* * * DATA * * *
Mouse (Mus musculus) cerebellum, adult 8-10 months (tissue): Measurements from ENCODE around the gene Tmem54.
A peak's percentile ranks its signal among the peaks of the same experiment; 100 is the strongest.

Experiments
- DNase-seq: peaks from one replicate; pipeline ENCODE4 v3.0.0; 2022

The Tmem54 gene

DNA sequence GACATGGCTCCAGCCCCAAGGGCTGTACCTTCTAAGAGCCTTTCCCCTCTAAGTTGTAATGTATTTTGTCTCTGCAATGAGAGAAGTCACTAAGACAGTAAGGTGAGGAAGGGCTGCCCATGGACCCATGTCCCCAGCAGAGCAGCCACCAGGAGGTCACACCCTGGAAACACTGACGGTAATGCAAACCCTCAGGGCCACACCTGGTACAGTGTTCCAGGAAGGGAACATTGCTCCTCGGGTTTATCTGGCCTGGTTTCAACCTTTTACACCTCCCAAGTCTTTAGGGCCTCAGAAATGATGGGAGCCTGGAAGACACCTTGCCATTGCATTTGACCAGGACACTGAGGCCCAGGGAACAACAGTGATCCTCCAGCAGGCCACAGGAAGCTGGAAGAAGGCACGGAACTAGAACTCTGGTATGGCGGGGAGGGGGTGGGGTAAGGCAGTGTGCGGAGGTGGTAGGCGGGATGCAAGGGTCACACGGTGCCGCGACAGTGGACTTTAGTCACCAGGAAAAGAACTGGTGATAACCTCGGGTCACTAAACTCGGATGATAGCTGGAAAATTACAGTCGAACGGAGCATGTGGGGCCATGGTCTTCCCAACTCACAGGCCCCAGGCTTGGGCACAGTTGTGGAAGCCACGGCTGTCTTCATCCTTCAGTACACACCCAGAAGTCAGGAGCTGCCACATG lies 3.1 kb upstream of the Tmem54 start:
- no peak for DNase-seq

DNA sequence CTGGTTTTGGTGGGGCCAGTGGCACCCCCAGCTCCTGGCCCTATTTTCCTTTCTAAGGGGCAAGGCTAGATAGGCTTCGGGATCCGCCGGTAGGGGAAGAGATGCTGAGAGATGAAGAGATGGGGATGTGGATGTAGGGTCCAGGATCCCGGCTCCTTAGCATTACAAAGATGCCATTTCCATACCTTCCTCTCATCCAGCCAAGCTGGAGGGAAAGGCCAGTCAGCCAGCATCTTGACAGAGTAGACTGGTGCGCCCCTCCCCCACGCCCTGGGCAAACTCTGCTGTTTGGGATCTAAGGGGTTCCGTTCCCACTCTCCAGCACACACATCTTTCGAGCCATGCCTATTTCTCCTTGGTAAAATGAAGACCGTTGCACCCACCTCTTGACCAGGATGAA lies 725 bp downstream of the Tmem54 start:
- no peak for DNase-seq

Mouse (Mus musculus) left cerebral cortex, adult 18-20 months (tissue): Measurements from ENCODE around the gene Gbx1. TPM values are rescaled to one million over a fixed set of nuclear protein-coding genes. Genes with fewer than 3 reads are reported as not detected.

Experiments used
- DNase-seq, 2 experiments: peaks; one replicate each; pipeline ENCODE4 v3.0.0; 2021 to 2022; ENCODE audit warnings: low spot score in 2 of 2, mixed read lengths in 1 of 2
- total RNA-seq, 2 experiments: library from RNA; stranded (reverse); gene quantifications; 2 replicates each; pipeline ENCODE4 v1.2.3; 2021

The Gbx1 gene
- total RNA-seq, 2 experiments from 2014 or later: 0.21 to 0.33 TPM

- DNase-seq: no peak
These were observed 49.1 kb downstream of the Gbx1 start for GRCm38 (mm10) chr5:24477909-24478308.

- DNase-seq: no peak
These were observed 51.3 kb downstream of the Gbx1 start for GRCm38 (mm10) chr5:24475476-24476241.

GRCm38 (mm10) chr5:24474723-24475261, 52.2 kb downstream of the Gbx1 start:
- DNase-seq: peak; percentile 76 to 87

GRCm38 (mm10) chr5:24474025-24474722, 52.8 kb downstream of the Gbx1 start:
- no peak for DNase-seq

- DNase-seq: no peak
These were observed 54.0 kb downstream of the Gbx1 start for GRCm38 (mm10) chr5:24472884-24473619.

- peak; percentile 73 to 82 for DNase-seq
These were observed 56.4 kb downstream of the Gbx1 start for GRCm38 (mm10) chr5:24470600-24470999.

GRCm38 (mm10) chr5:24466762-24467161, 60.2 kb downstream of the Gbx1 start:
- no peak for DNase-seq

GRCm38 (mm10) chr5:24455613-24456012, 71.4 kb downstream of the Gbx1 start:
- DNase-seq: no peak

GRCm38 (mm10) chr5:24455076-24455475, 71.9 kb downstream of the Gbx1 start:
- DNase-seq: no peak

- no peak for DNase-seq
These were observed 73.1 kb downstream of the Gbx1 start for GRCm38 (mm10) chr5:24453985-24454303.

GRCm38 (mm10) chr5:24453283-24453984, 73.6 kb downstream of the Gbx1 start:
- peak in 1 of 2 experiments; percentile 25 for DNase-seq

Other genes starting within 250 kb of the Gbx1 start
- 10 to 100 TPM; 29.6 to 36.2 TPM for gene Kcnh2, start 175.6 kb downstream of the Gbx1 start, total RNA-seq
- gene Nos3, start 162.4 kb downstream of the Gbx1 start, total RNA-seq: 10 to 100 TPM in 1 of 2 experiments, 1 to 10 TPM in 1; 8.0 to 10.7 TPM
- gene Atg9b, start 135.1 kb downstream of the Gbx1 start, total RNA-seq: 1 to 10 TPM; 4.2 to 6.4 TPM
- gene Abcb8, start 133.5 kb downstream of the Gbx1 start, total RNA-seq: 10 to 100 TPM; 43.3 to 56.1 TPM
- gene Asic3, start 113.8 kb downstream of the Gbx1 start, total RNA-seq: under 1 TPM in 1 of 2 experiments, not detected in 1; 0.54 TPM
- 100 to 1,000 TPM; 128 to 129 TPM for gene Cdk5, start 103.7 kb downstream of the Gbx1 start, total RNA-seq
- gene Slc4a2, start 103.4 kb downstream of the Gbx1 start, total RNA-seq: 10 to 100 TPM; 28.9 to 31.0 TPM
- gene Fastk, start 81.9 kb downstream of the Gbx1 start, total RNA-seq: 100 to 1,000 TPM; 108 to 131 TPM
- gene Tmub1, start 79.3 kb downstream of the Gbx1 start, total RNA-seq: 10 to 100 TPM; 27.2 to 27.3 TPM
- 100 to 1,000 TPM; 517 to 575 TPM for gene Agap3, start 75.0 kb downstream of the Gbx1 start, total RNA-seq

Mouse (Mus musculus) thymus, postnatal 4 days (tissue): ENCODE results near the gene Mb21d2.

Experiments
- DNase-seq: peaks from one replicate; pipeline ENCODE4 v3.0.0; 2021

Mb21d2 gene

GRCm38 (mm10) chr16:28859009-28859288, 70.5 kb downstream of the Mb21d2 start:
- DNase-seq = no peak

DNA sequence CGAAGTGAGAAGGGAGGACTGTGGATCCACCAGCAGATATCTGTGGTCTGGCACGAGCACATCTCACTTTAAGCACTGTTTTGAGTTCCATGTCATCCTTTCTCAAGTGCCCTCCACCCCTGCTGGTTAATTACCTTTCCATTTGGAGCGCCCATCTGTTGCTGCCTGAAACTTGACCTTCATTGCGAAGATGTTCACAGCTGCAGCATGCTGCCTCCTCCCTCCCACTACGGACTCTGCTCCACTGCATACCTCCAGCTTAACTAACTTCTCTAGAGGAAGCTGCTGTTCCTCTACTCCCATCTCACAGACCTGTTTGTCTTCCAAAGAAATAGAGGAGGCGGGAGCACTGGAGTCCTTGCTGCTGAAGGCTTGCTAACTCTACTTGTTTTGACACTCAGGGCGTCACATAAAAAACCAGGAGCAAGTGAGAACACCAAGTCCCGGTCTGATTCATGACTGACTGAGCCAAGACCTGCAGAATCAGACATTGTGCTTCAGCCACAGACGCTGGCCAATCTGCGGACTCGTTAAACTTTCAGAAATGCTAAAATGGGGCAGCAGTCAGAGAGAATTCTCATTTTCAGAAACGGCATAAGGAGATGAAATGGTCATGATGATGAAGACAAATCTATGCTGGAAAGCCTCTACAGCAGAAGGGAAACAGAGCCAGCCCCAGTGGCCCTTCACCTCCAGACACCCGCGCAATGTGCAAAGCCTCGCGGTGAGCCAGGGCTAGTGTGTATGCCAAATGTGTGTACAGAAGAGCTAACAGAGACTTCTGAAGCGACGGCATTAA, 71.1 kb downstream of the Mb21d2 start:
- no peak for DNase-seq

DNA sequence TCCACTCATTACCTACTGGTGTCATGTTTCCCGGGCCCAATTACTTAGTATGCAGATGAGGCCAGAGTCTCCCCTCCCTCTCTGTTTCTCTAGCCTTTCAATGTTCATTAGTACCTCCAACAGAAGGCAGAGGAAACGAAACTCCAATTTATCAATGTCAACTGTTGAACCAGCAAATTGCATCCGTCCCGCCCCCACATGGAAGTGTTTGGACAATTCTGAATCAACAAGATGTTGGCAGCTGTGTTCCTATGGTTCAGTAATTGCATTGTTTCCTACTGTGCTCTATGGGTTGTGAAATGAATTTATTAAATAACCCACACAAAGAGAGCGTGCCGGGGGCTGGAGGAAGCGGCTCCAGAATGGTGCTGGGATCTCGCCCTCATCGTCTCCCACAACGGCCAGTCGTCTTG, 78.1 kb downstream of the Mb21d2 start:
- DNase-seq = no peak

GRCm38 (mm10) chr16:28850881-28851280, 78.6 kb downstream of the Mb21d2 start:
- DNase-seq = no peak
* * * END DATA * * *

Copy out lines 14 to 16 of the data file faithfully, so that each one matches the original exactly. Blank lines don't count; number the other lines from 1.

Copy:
The Gbx1 gene
- total RNA-seq, 2 experiments from 2014 or later: 0.21 to 0.33 TPM

- DNase-seq: no peak